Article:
When I saw John Akomfrah’s The Unfinished Conversation at the Bluecoat in November 2012 I was deeply moved.  Like everyone else I know who saw the three-screen installation based on the life, work and thoughts of the Jamaican-born sociologist and cultural theorist Stuart Hall, I loved it so much, I had to go back and see it again several times.

Since then, Akomfrah has expanded his exploration of Hall’s life and legacy in a documentary film, The Stuart Hall Project, that was released last year. Following the news of Stuart Hall’s death, we watched the film on DVD last night. However, watching the 90 minute film turned out to be very different to the experience of being immersed in the multiple screen poetry of The Unfinished Conversation. At twice the length, The Stuart Hall Project obviously shares the same genes as the installation, but is a quite different creature: the film, mainly utilising different archive footage, is structured in a more linear fashion, and is less lyrical, poetic and moving than its antecedent.

If that makes it sound as if I am unimpressed, I must make clear that The Stuart Hall Project, although having a more conventional documentary format, is nevertheless intellectually stimulating, and beautifully composed.  At the film’s close Akomfrah adds a personal dedication, ‘with deepest gratitude and respect’, and now that Stuart Hall is dead, Akomrah’s lovingly compiled film will stand as a testament to Hall and the ideas of the British New Left to which he contributed so much.  In the generous booklet that accompanies the DVD, Akomfrah explains:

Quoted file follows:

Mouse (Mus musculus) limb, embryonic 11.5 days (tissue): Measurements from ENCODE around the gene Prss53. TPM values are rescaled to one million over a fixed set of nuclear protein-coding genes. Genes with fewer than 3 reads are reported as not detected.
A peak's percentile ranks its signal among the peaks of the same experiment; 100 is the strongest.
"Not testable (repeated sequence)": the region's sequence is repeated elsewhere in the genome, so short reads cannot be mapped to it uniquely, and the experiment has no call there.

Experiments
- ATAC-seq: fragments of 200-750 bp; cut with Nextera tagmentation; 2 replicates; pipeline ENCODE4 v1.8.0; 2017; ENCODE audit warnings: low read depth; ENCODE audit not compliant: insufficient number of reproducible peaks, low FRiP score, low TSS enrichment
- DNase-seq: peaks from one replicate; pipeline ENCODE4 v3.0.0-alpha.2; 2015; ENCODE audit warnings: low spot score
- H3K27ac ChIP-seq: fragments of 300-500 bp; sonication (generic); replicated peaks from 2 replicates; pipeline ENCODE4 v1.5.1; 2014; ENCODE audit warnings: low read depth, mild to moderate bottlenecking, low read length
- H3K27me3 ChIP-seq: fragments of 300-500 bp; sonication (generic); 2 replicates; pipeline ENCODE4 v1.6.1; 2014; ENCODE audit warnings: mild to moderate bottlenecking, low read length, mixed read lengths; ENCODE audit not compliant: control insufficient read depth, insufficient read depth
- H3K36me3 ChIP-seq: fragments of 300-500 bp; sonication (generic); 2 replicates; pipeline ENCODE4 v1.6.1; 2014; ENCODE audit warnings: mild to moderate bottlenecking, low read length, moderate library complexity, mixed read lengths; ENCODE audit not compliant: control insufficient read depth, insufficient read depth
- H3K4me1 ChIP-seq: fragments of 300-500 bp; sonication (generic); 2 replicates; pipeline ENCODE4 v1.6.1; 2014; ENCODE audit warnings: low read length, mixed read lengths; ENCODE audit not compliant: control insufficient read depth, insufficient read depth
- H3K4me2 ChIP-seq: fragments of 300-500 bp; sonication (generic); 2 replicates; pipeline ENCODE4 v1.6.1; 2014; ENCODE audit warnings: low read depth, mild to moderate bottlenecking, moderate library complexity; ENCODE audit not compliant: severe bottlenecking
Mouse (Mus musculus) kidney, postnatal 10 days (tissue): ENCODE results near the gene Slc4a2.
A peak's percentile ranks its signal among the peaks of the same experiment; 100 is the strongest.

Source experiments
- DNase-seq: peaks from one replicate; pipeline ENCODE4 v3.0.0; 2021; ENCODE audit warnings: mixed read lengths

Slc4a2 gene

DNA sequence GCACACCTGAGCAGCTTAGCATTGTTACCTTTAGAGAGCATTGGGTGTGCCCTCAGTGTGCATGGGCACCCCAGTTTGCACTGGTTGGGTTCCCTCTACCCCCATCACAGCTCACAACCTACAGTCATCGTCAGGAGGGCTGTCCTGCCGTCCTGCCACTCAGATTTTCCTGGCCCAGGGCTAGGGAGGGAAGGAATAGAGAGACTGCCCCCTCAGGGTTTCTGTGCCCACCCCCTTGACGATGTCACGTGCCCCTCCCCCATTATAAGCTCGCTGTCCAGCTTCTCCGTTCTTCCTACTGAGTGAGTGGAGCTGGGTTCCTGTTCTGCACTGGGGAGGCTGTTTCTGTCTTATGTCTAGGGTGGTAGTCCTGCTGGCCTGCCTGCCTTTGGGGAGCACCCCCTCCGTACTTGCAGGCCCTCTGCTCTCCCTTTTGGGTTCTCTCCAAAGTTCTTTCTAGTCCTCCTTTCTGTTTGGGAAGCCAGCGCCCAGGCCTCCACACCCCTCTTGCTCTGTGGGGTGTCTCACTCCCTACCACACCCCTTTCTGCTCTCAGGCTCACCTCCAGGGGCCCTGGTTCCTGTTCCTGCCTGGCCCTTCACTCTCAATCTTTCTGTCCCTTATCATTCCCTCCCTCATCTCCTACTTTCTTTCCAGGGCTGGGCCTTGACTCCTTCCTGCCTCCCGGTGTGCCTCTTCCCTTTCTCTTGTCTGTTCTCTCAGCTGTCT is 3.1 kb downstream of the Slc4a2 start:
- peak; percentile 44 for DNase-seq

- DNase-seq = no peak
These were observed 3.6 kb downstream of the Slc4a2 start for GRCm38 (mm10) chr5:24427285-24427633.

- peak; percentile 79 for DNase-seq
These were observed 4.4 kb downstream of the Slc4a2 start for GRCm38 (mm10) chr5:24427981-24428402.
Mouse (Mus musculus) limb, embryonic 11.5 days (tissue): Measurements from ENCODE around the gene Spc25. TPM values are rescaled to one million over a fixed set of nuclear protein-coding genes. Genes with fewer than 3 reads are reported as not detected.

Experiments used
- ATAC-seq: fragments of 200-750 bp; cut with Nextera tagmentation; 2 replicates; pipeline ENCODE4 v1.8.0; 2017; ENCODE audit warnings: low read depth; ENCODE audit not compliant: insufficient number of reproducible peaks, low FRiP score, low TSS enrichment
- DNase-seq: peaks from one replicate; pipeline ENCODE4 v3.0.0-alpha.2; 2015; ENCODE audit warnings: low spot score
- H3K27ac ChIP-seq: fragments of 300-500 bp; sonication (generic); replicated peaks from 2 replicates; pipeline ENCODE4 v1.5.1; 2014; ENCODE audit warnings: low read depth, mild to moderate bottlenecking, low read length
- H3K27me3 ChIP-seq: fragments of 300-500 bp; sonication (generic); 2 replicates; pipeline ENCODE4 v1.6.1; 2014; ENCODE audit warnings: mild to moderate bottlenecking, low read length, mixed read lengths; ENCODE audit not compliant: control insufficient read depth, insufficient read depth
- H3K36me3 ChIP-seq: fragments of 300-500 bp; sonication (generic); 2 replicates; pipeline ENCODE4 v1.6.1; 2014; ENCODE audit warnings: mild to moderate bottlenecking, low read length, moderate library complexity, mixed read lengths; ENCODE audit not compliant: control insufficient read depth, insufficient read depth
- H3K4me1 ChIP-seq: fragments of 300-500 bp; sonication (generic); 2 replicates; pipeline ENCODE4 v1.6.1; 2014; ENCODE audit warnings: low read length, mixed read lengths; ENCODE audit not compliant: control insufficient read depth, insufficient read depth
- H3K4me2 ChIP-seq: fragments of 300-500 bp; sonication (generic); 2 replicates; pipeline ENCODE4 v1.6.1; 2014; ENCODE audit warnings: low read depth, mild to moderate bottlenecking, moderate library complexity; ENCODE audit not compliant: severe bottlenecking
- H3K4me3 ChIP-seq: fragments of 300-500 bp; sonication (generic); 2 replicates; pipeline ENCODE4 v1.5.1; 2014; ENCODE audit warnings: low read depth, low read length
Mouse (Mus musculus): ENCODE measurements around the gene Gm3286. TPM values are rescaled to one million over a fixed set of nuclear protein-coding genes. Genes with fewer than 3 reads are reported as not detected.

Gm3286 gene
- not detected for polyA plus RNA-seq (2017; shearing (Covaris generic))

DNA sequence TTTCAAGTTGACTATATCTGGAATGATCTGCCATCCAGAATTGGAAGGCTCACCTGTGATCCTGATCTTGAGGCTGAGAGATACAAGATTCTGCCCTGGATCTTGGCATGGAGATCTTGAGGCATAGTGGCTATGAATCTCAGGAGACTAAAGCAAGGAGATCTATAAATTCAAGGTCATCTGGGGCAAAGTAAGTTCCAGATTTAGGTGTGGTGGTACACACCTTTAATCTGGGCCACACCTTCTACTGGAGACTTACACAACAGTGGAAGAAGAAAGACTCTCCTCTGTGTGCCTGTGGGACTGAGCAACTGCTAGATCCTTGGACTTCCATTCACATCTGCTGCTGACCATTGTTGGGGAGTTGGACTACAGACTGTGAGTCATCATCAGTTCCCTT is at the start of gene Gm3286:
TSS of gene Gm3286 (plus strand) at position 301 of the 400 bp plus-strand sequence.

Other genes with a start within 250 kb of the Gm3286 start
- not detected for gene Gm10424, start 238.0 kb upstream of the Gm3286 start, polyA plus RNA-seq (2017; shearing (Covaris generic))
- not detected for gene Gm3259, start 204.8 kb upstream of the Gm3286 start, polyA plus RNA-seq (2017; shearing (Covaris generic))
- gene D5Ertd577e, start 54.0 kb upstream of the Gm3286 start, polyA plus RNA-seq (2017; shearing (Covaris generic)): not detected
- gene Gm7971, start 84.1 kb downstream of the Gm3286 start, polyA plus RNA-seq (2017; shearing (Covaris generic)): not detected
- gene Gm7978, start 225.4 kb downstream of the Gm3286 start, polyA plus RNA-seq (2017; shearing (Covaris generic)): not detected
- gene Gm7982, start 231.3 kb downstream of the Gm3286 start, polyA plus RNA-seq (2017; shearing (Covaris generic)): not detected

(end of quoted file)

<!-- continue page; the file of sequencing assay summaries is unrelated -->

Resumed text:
I always wanted to try to do a film about the New Left in Britain, that postwar period that is so often ignored. And the more we looked at it the more we realised that we could tell this whole story through Stuart’s amazing life.

Akomfrah’s film is not a straight biography, although it is more conventionally chronological than the installation in the way it organises its material. Crafted from a meticulous sifting of over 100 hours of archival footage featuring Hall (mainly gathered from the BBC and Channel 4), it unfolds simultaneously as a tribute to a great academic and communicator, a study of the emergence of the New Left and its political ideas, and as an essay on post-colonialism and diasporic experience in Britain.

There’s another key element: the music of Miles Davis. The soundtrack is dominated by the cool, languid music of Hall’s favourite musician: Miles ‘put a finger on my soul’, Hall says. Akonfrah – quoting Hall’s words, ‘nostalgia for what cannot be is in the sound of Miles Davis’ trumpet’ – uses Miles’ music to structure the film’s narrative, an alternative, intersecting route through the same historical period that the film tracks.  This is more than just a question of favourite music – it is also symbolic of the contention by Hall and other New Left thinkers in the late 50s and early 60s that shifts and insurrections in popular culture were as significant as economic and ideological questions.  In other words, Miles’ music and persona represent not just the Birth of the Cool, but also the birth of cultural studies.  Having recognised its significance, however, I do feel it was a mistake to insert a caption on screen every time a new Davis track floated on the soundtrack: distracting and a little too pedantic.